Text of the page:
Explant Culture

In biology, explant culture is a technique used for the isolation of cells from a piece or pieces of tissue. Tissue harvested in this manner is called an explant. It can be a portion of the shoot, leaves, or some cells from a plant, or can be any part of the tissue from an animal.

In brief, the tissue is harvested in an aseptic manner, often minced, and pieces placed in a cell culture dish containing growth media. Over time, progenitor cells migrate out of the tissue onto the surface of the dish. These primary cells can then be further expanded and transferred into fresh dishes.

Explant culture can also refer to the culturing of the tissue pieces themselves, where cells are left in their surrounding extracellular matrix to more accurately mimic the in vivo environment e.g. cartilage explant culture.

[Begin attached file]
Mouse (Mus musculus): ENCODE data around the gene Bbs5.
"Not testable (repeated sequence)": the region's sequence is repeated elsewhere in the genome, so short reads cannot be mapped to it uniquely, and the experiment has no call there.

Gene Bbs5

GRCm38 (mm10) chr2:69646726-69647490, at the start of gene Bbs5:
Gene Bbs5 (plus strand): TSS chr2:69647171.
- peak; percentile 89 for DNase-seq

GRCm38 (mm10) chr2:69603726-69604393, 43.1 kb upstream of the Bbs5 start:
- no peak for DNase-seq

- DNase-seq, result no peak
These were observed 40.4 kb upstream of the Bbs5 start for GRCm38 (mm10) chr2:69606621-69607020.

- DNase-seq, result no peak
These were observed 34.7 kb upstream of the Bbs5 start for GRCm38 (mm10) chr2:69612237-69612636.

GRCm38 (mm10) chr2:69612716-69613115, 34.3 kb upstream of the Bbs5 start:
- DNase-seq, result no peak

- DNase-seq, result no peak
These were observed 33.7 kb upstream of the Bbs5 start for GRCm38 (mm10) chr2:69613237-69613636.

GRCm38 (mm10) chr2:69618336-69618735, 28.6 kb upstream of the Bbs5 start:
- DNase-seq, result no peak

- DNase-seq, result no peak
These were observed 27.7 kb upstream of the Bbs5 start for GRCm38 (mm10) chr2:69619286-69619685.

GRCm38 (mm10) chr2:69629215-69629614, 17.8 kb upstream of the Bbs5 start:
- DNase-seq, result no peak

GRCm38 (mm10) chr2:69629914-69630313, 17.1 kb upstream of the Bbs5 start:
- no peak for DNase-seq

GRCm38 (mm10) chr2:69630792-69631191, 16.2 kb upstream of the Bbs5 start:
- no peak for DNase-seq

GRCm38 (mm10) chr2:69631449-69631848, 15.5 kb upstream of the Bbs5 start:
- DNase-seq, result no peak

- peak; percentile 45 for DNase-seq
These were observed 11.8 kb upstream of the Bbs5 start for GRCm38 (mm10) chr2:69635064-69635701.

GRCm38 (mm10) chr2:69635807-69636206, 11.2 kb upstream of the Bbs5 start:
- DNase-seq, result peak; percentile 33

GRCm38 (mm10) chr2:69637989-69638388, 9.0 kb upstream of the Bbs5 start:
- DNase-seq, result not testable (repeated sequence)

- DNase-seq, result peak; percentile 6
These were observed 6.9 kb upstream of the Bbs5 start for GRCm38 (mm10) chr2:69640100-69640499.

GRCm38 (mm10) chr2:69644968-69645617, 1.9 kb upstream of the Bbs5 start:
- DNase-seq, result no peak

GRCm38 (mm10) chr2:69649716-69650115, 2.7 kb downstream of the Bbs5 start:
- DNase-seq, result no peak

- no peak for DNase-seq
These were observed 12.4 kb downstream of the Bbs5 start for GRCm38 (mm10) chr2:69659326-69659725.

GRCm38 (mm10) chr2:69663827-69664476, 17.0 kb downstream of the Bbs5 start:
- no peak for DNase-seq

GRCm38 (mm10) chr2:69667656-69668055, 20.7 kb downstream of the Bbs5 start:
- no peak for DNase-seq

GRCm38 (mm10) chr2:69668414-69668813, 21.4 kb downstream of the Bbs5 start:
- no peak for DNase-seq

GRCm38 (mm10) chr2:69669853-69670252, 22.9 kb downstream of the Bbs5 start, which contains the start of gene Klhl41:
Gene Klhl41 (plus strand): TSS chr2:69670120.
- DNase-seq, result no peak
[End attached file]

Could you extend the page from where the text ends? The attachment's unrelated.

Famous quotes containing the word culture:

    I wish to speak a word for Nature, for absolute freedom and wildness, as contrasted with a freedom and culture merely civil,—to regard man as an inhabitant, or a part and parcel of Nature, rather than as a member of society. I wish to make an extreme statement, if so I may make an emphatic one, for there are enough champions of civilization: the minister and the school committee and every one of you will take care of that.
    Henry David David (1817–1862)